Just for Kids: Bathing Your Cat
By: Virginia Wells
Read By: Pet Lovers
Some cats do a pretty good job of keeping themselves clean. Still, there may be some times when you need to give your kitty a bath. Bathing keeps his coat clean, reduces infections from fleas and ticks, and can even help if someone in your family is allergic to cats. Your cat's fur is matted.
You may want to bathe your pet in these instances:
Your cat's fur gets very dirty.
Your cat has a bad case of fleas, ticks or lice.
You or other members of your family have allergies to your cat.
If you are going to bathe your kitty routinely, start when she is young so she gets used to having a bath. Here's how to give your cat a bath:
Items You May Need
To start, here's a list of items you may want to use. You can find them at your pet store or your veterinarian's office:
A sink with running water (or a basin and a water source)
Towels to dry your cat
Plastic cups to scoop water for rinsing
Eye ointment – protects the eyes from soap
Wetting agent – lets the water soak through the coat more quickly
Medicated shampoo – helps repel fleas
Regular pet shampoo – cleans coat; your parents can ask your veterinarian what kind of shampoo to use. Or they can find one at the pet store that fits your cat's coat description.
Tearless baby shampoo – for the cat's head; her eyes can be irritated by regular shampoo
Conditioner – to make the coat easier to comb
Vinegar – for rinsing the soap out of your cat's fur
Combs and brushes – to comb out fur before and after washing
Blow dryer – to dry fur
How to Give the Bath
Give your cat a bath in a warm room, like the bathroom, and close the door while you work in case your kitty decides she's had enough. Most cats hate water and do not enjoy having a bath. Have your mother or father help you and have everything you need ready.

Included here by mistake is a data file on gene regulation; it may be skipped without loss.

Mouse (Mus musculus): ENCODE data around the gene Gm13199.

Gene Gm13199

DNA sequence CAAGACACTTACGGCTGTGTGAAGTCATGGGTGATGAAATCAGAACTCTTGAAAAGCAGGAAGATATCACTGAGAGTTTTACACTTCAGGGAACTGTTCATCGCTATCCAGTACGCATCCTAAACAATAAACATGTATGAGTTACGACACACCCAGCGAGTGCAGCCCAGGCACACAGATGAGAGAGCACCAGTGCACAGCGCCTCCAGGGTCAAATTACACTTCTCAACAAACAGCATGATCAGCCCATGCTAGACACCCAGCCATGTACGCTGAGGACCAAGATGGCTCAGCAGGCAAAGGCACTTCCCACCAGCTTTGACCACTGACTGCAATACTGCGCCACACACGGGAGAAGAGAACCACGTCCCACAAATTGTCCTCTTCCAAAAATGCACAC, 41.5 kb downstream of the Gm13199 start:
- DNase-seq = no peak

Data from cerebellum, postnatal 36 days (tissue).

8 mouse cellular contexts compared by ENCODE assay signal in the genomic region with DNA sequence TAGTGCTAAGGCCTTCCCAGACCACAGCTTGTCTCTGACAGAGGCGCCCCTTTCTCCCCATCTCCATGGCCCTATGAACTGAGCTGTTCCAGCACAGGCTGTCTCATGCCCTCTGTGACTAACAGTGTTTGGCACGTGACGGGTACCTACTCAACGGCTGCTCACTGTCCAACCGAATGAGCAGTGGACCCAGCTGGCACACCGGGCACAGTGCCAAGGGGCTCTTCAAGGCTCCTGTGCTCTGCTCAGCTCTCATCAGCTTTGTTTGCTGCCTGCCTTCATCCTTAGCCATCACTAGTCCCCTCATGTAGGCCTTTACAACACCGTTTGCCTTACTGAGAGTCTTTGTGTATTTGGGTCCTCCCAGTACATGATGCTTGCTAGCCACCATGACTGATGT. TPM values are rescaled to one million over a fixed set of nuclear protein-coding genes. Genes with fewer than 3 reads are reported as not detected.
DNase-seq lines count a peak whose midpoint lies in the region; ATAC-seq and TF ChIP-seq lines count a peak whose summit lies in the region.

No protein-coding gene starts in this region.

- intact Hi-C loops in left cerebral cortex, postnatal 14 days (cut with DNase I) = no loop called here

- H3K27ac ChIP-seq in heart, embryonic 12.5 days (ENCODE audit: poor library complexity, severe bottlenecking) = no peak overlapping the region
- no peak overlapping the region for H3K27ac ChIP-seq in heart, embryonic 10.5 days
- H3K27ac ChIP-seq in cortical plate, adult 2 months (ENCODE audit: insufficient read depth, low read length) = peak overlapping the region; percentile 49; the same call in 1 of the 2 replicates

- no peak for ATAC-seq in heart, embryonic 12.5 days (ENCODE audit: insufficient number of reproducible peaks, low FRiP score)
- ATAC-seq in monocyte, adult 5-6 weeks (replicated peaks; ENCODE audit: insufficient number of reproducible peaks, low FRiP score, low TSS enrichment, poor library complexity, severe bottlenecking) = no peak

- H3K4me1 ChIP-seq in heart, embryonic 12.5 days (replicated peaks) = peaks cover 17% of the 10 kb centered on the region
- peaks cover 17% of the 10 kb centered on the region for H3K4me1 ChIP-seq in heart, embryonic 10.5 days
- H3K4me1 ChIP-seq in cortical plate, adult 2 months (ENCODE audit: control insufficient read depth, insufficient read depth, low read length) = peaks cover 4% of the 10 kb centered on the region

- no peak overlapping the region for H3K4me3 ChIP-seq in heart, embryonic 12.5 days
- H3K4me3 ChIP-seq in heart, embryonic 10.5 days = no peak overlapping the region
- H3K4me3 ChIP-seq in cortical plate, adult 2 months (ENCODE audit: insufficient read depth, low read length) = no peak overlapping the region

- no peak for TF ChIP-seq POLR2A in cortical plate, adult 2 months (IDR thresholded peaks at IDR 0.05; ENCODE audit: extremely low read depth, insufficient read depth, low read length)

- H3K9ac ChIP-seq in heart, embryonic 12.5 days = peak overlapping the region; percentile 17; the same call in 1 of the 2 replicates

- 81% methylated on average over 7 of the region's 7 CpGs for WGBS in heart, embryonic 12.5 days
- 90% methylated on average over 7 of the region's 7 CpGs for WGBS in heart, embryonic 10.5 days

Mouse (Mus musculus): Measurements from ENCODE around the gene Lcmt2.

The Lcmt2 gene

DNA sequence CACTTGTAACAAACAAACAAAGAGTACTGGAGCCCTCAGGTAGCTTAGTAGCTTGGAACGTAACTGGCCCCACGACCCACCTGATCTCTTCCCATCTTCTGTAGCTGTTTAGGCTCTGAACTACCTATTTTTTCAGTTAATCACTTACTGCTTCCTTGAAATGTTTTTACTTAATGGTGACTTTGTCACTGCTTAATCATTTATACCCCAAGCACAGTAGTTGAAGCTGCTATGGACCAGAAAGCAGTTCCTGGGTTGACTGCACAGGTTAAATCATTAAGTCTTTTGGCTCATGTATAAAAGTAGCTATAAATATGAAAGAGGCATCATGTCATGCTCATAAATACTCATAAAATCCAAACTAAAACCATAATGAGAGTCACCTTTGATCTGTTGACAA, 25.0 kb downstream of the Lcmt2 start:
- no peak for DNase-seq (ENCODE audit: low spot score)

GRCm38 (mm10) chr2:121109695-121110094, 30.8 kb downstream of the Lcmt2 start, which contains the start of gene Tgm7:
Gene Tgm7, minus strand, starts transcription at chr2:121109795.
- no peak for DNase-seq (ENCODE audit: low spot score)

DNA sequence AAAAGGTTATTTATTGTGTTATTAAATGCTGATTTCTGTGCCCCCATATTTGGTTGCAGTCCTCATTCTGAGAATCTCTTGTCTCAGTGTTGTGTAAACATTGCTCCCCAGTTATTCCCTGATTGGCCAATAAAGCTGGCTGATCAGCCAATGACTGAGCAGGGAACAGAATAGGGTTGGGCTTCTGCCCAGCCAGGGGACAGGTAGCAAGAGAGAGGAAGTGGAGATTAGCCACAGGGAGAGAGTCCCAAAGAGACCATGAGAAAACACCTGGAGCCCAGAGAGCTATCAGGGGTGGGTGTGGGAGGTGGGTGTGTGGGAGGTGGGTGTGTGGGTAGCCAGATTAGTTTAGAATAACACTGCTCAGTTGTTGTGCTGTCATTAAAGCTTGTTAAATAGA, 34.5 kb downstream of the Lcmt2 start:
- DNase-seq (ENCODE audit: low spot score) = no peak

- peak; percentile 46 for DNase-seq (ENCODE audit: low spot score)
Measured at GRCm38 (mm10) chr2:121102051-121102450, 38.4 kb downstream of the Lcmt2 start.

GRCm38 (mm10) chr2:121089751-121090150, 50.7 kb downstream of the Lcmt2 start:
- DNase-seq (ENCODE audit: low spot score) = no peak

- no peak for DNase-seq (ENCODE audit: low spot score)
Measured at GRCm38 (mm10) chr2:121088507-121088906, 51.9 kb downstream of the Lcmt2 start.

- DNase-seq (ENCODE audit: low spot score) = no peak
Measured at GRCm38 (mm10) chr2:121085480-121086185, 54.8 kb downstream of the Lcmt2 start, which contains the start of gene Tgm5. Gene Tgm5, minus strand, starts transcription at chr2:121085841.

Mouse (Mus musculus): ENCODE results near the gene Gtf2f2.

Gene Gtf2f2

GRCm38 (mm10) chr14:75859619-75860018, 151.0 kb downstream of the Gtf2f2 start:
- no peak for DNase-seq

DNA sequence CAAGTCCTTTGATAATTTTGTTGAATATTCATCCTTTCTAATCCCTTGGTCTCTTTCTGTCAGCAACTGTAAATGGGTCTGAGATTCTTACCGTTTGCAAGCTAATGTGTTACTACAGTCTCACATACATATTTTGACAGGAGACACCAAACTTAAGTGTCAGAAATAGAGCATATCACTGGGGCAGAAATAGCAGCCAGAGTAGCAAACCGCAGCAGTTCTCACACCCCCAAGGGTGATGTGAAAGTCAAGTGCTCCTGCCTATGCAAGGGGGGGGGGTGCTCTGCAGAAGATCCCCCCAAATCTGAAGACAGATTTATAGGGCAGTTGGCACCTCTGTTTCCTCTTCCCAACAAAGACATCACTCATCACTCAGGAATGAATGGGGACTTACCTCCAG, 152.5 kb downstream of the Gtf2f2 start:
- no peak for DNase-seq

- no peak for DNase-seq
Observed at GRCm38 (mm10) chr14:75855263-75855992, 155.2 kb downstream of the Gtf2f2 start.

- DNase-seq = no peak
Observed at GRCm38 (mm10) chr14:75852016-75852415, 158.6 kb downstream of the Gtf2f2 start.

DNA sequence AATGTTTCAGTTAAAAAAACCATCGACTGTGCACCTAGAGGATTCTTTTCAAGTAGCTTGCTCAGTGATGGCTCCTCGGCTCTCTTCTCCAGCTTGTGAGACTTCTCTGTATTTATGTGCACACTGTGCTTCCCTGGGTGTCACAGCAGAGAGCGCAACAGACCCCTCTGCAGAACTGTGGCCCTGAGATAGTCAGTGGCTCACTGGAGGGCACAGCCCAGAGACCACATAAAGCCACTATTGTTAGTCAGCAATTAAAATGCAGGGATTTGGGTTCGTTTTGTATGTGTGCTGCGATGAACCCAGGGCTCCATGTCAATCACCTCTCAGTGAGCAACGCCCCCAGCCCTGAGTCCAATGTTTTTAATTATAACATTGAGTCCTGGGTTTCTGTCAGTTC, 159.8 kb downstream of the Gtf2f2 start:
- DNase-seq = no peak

Brush the cat's coat before the bath to remove tangles or mats.
Hold your cat firmly while your parent applies eye ointment to each eye. This keeps the soap from getting in your cat's eyes.
Fill the sink with lukewarm water. Hold the cat firmly with both hands and partly submerge her until the water is around her shoulders. Her fur should be soaked all the way down to the shaft and the hair should start to part. Speak gently to your kitty so she isn't afraid. It's important that she doesn't view this as an awful experience. If your cat seems to be okay, continue to the next step. If she becomes extremely anxious or terrified, do not continue. Towel-dry her as much as you can and let her go.
Drain the sink. Keep the cat in the basin and speak softly to her. Make sure someone is holding her firmly. You don't want a wet, irritated cat jumping out of the sink and taking off for the living room.
Start the shampooing using only a mild, tearless shampoo on the cat's head. Put a small amount on a wet washcloth and gently wash around the eyes, mouth, cheeks and forehead. Then rinse the cloth and go over the face to remove the soap. Do not get water in the cat's ears and never pour water over her head.
While the sink is still empty, start shampooing the cat's body.
Make sure you rinse off the shampoo. Fill the sink again with lukewarm water up to the cat's middle. You can remove the cat while filling the sink so she doesn't get scared. Use a cup to scoop up the water and pour it gently over her body. Stay away from the head and eyes. Repeat the rinsing process at least two or three times. Keep rinsing until there is no more soap.
If your cat's coat needs a conditioner, empty the water out, apply the conditioner and rinse it out as you did for the shampoo.
Add a ½ cup of vinegar to 2 quarts water in a bucket. Scoop the water out with a cup and use it to rinse out the cat's coat. This will remove any traces of soap.
Rinse one more time with lukewarm water and drain the sink.
While the cat is still in the sink, your mother or father can clean your cat's ears with a soft Q-tip dipped in a special solution for ears.
Next, blot her fur with a dry towel and take her out of the sink and place her on the floor or a counter top. Continue to towel dry her with a towel and keep her in a warm room until she is completely dry. If your cat has long hair, you may have to brush her and dry her with a blow-dryer. If you used conditioner, this might be easy.
If you use a dryer, hold your kitty gently while your parent dries the upper body by blow-drying backward against the lay of the hair. Each section should be totally dry before moving on or the hair will curl. The tail, belly and back legs should be done last. This way, if there is going to be a disagreement, it will come at the end of the grooming session.
Remember to give your cat plenty of love and attention before and after its bath. This will make bath time more enjoyable for both you and your pet.